At a town hall meeting Wednesday morning with a packed auditorium of Department of State employees, Secretary of State Hillary Rodham Clinton announced the release of the first Quadrennial Diplomacy and Development Review (QDDR) – dedicating the report to the late diplomatic envoy Richard Holbrooke, noting his “insistence that we back up our words with actions,” Clinton said.
The report, entitled “Leading through Civilian Power,” discusses the State Department, the U.S. Agency on International Development (USAID) and the roles of other federal agencies in the broader U.S. government directive to practice diplomacy, support global development and prevent and respond to crises, and how to unify these efforts and make them more efficient and effective.
Health was mentioned exactly once during the meeting. When discussing broad ways to change how State and USAID do business, Clinton mentioned elevating and modernizing development to deliver results by focusing U.S. investments where the U.S. has a comparative advantage. Global health was one of these areas, as were food security, climate change and others. An overall effort to integrate a focus on women and girls in everything State and USAID do was also highlighted by the Secretary.
Although the full report has yet to be posted to the State Department website, word in the AIDS community is that the QDDR affirms that the Office of the Global AIDS Coordinator, which oversees implementation of the President’s Emergency Plan for AIDS Relief (PEPFAR), will maintain its independent role, and does not put it under the auspices of USAID. Science Speaks will confirm this as soon as the report is published. A short fact sheet on the QDDR is now available.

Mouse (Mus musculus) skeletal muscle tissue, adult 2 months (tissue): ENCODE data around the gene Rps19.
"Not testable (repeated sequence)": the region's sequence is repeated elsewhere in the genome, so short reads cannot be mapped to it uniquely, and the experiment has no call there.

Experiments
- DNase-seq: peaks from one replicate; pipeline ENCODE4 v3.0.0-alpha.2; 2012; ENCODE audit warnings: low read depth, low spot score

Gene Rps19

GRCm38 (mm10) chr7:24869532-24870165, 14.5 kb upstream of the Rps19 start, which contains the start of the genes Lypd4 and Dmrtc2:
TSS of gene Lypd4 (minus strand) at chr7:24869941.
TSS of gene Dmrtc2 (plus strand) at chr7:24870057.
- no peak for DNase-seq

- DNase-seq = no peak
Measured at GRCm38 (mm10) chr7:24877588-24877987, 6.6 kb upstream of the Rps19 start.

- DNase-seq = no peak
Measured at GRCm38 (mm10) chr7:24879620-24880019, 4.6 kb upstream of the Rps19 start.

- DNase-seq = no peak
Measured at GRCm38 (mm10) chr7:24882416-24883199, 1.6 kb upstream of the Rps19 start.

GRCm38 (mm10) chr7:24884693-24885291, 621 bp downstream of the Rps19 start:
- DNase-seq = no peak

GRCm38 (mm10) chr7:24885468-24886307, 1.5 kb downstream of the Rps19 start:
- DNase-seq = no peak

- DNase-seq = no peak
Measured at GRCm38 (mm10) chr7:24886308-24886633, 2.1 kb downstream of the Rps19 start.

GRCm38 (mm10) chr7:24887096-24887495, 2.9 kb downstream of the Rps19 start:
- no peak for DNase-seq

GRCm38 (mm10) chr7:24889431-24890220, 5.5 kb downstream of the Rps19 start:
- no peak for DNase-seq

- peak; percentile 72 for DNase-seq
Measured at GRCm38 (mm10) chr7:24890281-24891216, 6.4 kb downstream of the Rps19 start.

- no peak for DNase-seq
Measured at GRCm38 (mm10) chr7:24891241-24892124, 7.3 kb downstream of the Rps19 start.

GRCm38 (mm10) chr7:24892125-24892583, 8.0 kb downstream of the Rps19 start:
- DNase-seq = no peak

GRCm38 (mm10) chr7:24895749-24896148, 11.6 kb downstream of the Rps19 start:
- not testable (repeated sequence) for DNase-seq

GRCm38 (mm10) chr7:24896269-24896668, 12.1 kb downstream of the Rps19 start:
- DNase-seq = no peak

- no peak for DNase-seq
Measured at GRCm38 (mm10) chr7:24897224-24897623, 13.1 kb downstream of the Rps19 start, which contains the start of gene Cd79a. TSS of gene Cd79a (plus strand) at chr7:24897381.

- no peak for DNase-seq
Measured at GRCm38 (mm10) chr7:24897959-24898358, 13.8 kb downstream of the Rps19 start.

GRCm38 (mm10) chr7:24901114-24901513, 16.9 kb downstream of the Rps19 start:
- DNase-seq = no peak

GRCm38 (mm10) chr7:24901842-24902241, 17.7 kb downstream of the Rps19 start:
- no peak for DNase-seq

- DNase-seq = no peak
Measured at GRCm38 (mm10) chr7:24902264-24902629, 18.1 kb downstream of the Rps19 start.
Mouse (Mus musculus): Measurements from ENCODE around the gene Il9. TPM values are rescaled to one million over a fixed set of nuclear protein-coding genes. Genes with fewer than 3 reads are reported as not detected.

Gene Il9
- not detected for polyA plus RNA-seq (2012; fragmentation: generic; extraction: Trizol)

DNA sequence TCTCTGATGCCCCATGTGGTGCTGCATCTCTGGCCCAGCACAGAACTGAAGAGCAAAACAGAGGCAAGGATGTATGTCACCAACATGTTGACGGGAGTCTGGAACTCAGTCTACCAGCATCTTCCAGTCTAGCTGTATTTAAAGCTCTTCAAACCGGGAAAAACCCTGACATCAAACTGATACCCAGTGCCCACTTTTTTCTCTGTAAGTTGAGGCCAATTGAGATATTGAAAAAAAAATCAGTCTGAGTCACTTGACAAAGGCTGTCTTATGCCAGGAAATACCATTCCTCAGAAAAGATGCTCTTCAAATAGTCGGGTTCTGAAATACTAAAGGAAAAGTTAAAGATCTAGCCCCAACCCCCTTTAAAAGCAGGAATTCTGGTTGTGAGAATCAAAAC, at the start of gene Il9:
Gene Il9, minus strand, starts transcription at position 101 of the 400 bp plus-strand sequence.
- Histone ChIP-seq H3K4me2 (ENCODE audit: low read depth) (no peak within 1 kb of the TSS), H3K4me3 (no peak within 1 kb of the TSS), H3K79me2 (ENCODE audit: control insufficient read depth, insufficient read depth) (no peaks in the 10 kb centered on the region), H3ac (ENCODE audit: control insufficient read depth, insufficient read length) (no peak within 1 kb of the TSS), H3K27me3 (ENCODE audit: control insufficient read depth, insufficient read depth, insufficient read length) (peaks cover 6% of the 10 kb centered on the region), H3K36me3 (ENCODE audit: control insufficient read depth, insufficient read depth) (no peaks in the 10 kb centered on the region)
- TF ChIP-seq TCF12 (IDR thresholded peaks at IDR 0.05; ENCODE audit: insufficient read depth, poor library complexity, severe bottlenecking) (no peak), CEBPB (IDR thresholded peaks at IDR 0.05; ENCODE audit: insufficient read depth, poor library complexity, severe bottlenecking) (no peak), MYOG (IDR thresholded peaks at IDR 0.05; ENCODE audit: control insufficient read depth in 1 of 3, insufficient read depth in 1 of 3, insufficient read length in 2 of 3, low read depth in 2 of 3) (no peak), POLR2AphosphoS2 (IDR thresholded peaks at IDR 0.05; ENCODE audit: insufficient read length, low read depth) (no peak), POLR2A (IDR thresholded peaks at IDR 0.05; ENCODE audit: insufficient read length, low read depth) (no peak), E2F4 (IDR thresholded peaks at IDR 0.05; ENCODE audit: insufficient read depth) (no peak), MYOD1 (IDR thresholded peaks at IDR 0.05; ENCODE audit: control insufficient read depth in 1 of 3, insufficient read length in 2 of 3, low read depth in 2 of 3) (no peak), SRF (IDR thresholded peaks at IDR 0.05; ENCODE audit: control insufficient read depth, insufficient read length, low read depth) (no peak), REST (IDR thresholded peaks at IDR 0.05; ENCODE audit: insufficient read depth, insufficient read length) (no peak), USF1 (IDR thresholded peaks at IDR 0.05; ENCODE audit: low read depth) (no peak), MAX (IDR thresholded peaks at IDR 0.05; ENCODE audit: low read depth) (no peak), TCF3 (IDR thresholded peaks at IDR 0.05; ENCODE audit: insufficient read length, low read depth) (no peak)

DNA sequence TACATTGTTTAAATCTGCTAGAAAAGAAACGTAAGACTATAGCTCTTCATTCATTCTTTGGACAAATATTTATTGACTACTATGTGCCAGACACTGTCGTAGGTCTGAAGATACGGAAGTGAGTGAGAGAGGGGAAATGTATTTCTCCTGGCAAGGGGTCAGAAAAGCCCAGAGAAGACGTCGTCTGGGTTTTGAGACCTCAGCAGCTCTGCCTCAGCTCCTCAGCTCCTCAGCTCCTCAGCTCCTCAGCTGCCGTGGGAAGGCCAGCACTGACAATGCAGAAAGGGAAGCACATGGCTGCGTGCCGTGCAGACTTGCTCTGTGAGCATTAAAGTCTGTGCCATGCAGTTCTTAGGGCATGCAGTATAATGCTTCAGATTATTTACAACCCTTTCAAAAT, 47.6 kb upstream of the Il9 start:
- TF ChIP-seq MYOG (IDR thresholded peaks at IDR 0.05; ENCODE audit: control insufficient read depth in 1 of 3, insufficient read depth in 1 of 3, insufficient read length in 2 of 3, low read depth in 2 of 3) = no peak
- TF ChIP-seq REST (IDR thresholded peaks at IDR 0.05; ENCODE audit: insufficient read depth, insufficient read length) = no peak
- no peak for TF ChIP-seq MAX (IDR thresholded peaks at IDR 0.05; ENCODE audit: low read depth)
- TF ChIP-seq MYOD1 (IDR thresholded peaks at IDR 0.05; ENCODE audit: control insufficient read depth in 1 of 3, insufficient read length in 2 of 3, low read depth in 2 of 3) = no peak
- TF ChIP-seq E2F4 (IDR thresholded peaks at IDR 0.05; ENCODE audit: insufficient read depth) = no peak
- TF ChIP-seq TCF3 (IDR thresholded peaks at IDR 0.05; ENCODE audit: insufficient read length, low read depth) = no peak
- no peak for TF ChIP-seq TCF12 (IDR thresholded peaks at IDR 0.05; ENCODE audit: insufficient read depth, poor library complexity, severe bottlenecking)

UPDATE WEDNESDAY 12/15/2010 5:55 p.m.:
Just after 5 pm Wednesday, the State Department posted the QDDR report in its entirety.
On page 84 of the 219-page document, the text states, “The responsibility for leading PEPFAR, following current practice and its governing statute, will remain with [OGAC] at the State Department. The GHI Strategic Council will also continue to provide the Initiative with high-level interagency advice and guidance on meeting the goals and objectives of the Initiative.”
A joint press release from the State Department, USAID and the Department of Health and Human Services earlier this year defines the GHI Strategic Council as providing high-level policy support, advice and guidance on GHI, bringing together representatives from various government agencies that have expertise in areas that are critical for its implementation. Representatives come from various offices at the Department of State, USAID, the Department of Health and Human Services, the Department of Defense, the Department of Treasury, the Millennium Challenge Corporation, and Peace Corps.